If history is just one damn thing after another, then we are living in undeniably historic times. The federal government has injected billions of dollars into the banking system to keep lenders solvent while the nation waits, waving empty cups, until the bankers are ready to return the favor and open up their vaults. The odd couple of American capitalism (big business married to big labor) represented in Detroit is trying to get its act together to qualify for a customized Washington bailout. And working stiffs, many of whom once fecklessly voted to put the Republicans in part responsible for the current fiasco into power, are losing their homes and jobs in record numbers.
This is the backdrop against which the city, and New England, views the possibility that the Boston Globe will close if its corporate master, the New York Times Company, does not receive $20 million worth of savings from the paper's unions to offset the $85 million shortfall it is facing this year.
As games of hardball between management and labor go, this is a contest of major-league proportions. According to the rules, the side that blinks first usually loses. The rules, however, do not apply under current circumstances. There will be no winners. Things are too far gone.
The cold force of arithmetic ensures that, one way or another, the Times Co. will get its savings. But even when it does, there will be more painful days of reckoning with which to contend. The remaining $65 million in projected losses must somehow be digested. Should a white knight "rescue" the Globe, that party would still have to pillage the paper to make ends meet.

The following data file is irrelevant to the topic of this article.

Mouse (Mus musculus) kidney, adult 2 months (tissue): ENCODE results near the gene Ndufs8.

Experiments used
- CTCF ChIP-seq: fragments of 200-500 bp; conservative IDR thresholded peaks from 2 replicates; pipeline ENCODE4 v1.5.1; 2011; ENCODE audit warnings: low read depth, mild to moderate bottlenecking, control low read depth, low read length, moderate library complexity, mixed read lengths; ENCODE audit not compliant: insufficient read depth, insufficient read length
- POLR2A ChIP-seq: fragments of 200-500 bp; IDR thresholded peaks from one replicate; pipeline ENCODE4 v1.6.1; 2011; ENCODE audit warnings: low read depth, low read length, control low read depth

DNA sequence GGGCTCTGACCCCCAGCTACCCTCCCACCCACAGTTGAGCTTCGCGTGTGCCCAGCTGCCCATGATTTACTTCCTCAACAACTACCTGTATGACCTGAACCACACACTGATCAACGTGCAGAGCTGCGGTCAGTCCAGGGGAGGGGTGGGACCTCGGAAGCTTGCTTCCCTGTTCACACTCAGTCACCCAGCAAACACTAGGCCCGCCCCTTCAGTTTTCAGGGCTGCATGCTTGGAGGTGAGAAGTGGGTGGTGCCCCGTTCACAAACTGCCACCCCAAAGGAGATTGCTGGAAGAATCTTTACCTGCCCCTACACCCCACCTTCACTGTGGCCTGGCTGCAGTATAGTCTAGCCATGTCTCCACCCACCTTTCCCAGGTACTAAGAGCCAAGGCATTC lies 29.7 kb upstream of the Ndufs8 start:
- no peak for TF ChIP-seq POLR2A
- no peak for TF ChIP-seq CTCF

All of this infused last week's "Save the Globe" rally outside Faneuil Hall with an air of the surreal. An institution that, when able to muster its talents in sync with its heart, can alter, if not change, the local landscape now finds that it is powerless to help itself. Battalions of know-nothings may howl with glee, but many more Bostonians share the heartbreak.
This is the regional downside of the global economy. Like so many other major local businesses, the Globe is controlled by relatively faceless number crunchers from afar. The Times Co.'s stewardship of the Globe has not been heartless exactly. But at the end of the day, it is engaged in a struggle for its own survival. Any pretence of delicacy is now out the window.
The irony, of course, is that paying the interest on the $1.1 billion the Times Co. borrowed to buy the Globe 16 years ago is a huge part of its larger financial distress, as are the hundreds of millions it spent acquiring the International Herald Tribune, building an undeniably handsome new Manhattan tower, and buying back its devalued shares to discourage corporate raiders. Neo-liberal capitalism morphs into old-fashioned decline.
The Globe will likely eventually be sold. It may be temporarily shut down. It may go into bankruptcy. But the Globe as we know it will cease to exist. That this is a shame — and truly, it is hard to communicate the larger loss this suggests — does not make it any less likely.